We get to know Lesley Ugochukwu better in this exclusive interview, as our young midfielder reflects on his upbringing, his heritage, and the Chelsea he has discovered in recent months…

Lesley Ugochukwu was not short of childhood heroes. There was his father, who passed on the gift of football. There was his uncle, Onyekachi Apam, a Nigerian international he watched play for his boyhood club Stade Rennais. And there was John Mikel Obi and Claude Makelele, midfielders he studied closely either on television or his computer.

Those heroes shaped the player and person Ugochukwu is today. He is humble and honest, conscious of his good fortune, yet determined to achieve so much more. On the pitch the 19-year-old is physical, confident, and tactically astute. He is already making his mark.

For a man so young, Ugochukwu speaks with impressive clarity. His sensibilities come from a childhood full of happy times, and a family that ensured football was close to his core.

‘I remember the first picture of me was in a buggy close to the pitch at Rennes before a game,’ Ugochukwu tells us during a break between training sessions at Cobham this week.

‘My dad was a huge football fan and that is what he gave me, the heritage. When I was a little boy I would go to the games, and then with my friends I would be playing football all the time, enjoying it, laughing. Just the vibes!

‘I was at Stade Rennais from Under-9s. I went professional at 16. It was a great thing to start with Stade Rennais, a huge honour. Many players have come from their academy, like Eduardo Camavinga and Ousmane Dembele. And they gave me my education. I did all my classes there. I’m really grateful to them for that.’

Lessons learned on and off the pitch were supplemented by what Apam, his father’s half-brother, would tell him from his own experiences in the professional game.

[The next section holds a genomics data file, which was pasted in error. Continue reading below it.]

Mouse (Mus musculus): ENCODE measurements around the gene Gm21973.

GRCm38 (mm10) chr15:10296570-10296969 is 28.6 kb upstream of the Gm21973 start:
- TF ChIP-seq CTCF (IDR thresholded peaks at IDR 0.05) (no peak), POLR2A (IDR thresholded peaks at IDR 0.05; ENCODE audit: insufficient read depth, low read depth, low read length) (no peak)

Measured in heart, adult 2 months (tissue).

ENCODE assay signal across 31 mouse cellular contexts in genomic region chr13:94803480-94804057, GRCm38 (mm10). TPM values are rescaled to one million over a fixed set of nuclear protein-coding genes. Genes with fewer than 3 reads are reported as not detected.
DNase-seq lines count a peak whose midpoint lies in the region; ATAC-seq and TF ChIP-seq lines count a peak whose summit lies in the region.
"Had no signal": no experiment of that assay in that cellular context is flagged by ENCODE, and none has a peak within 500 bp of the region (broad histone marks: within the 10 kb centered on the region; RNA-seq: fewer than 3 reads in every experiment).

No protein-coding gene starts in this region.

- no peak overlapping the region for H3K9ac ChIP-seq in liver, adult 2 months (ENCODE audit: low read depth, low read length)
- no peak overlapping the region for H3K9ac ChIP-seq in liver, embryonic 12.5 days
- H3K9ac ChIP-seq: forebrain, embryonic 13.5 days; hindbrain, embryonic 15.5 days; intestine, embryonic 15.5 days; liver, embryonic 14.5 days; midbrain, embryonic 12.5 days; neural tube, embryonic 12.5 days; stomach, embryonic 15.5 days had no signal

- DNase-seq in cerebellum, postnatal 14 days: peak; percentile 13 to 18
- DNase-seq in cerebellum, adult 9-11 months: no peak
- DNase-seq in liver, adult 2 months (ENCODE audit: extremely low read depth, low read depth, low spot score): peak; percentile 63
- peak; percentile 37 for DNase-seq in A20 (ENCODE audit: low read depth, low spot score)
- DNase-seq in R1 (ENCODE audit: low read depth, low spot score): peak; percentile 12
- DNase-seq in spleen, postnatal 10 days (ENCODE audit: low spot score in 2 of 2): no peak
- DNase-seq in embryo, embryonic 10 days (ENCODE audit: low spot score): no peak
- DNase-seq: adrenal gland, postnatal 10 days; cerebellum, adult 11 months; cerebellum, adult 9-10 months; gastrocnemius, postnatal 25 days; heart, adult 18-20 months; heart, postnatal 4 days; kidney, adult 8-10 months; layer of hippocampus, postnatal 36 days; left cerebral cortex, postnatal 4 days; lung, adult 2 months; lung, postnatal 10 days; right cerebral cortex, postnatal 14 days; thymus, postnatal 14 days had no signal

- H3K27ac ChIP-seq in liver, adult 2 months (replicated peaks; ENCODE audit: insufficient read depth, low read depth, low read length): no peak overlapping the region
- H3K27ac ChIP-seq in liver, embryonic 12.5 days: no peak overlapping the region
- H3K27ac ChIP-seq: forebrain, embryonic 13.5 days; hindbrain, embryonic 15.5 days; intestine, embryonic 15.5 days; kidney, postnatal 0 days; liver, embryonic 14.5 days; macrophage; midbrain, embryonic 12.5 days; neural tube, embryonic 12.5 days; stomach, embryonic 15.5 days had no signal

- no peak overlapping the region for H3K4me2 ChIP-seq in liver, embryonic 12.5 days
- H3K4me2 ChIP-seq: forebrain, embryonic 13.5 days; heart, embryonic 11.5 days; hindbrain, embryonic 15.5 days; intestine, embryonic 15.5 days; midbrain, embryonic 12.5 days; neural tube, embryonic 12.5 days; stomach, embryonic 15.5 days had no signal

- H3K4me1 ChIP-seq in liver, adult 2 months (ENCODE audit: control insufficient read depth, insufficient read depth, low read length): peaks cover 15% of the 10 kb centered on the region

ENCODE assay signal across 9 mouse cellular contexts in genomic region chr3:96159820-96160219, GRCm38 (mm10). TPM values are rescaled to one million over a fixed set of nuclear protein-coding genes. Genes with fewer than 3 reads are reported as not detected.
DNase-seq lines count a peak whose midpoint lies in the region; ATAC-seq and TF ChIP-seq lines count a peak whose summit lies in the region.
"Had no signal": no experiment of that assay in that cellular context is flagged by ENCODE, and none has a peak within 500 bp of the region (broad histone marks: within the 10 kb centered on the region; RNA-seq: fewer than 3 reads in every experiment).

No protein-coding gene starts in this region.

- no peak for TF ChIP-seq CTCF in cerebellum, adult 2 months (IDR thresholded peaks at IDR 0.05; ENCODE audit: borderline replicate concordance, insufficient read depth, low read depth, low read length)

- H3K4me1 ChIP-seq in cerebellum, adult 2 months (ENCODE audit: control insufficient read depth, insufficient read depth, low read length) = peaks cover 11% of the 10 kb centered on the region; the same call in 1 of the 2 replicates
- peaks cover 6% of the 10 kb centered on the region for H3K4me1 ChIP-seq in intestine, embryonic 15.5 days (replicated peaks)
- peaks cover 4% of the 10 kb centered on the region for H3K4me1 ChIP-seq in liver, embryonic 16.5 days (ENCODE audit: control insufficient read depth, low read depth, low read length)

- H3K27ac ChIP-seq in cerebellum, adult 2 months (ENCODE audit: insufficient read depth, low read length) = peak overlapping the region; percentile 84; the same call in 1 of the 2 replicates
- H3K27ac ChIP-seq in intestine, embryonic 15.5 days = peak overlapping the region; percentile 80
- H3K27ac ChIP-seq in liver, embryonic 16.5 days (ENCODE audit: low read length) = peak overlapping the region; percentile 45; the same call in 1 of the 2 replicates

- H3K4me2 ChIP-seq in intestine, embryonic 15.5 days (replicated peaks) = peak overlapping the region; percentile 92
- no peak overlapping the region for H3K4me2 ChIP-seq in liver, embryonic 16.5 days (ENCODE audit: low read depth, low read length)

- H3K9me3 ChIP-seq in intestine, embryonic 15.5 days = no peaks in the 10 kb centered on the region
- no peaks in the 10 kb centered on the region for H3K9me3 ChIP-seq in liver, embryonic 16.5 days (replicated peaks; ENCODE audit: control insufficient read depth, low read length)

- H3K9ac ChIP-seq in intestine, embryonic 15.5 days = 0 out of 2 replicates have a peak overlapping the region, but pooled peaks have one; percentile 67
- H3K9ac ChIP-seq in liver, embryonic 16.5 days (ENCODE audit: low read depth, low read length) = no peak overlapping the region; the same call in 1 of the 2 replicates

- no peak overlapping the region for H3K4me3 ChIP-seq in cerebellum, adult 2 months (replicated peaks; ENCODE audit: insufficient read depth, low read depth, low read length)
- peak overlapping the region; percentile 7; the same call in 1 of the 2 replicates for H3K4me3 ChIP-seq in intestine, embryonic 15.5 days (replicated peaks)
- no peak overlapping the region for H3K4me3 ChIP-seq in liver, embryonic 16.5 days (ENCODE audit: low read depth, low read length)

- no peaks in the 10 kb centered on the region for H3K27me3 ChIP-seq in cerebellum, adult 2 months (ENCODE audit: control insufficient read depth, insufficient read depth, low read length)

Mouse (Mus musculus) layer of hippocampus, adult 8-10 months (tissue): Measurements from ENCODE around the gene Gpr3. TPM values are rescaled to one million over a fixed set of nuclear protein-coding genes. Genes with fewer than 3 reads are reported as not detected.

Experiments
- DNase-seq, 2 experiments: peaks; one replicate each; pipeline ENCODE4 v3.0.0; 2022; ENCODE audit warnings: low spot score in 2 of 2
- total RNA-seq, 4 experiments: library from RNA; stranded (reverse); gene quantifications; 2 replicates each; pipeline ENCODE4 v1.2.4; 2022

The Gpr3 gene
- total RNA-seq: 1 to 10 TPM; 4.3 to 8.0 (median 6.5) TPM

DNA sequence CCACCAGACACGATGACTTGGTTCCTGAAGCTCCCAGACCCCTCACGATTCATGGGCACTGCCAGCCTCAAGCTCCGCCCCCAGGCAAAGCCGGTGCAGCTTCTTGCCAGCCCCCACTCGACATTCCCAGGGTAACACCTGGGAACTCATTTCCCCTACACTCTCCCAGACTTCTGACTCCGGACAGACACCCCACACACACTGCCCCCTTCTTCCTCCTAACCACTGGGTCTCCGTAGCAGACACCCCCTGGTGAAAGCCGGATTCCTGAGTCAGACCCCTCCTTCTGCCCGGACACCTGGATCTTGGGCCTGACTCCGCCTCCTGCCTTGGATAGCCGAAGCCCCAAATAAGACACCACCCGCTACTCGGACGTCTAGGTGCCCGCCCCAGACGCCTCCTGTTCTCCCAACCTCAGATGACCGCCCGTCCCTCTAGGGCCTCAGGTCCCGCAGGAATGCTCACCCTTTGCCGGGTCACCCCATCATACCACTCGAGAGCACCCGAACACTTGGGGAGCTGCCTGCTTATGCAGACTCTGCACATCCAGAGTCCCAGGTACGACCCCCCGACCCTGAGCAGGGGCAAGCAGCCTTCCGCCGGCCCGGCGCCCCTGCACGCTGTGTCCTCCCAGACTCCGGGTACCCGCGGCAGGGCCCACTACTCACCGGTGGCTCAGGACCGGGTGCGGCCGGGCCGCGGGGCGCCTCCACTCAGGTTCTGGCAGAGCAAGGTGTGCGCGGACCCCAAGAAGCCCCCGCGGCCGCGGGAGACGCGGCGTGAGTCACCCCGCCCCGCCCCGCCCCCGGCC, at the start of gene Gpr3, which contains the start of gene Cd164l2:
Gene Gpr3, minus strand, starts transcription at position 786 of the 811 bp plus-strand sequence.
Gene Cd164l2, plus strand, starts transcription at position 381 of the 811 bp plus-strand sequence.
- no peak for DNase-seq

‘My uncle was a big inspiration,’ confirms Ugochukwu. ‘He had some injuries that kept him off the pitch, but the way he played when he was in Nice inspired me a lot.

‘I remember when I was 15 years old, I went to see him in Nice. He gave me some advice about what I needed to do, and what I needed to avoid, for my career.

‘Everything goes fast in football, so you have to be careful what you do outside the pitch. He told me to focus on the football, enjoy my football and keep being serious, to not get distracted.’

Ugochukwu’s parents hail from Nigeria, moving to France before he was born. His uncle Apam represented the Super Eagles at international level, including at four major tournaments, and Lesley tells us he is extremely proud of his Nigerian roots.

His parents have given him the opportunity to learn about his heritage, and he has been to visit his grandparents, cousins and extended family in Imo State on two occasions in recent years. ‘They were very happy to see me,’ he smiles.

Ugochukwu’s Nigerian influences do not stop there. He could not help but be captivated by the performances of Mikel in a Chelsea and Nigeria shirt as he tried to understand the role of defensive midfielder better.

‘Most of the time when I saw him on television was the period with Mourinho,’ recalls Ugochukwu.

‘It was a great period. He was such an important player for Chelsea. And when you come from Nigeria, the names of Jay-Jay Okocha and Obi Mikel always come out.

‘As a midfielder, what Mikel did for Chelsea inspired me a lot. He was calm. He had composure. He had self-confidence. That’s very important for a midfielder, to give confidence to your team. He was strong without the ball, aggressive. That’s the kind of player I like. I want to have great achievements like he did.’

At Chelsea, earlier this season, Ugochukwu had the opportunity to meet another of his idols, Makelele, who told him his time would come. From one French midfielder to another, that was a special moment.

It epitomised a welcoming start to life in England. Ugochukwu had visited London several times, meeting family and friends and exploring the city.

He has his own place now, nearer the training ground, but enjoys venturing into the capital. He recently discovered the Twist illusion museum on Oxford Street, and loves old favourites like the London Eye and Tower Bridge.

At work, Ugochukwu does not hesitate in saying his expectations have been matched, if not exceeded. Now he is desperate to leave his mark on the club, just as some of those childhood heroes he loved watching did.

‘Chelsea is a big club, one of the best in the world, so I was expecting to come here with a lot of training pitches, and a good environment in the stadium. That’s what I have been seeing. The crowd is nice, the Chelsea fans are always behind us. The training ground is massive.

‘I feel comfortable here and I’m very happy. Chelsea is a family club with a lot of honour and value. When you come and play for Chelsea you have to give everything you have to the team.

‘I feel like being a Chelsea player is an honour, and you come here to win trophies because that’s what Chelsea do. That’s the mindset you need. And that’s what I want.’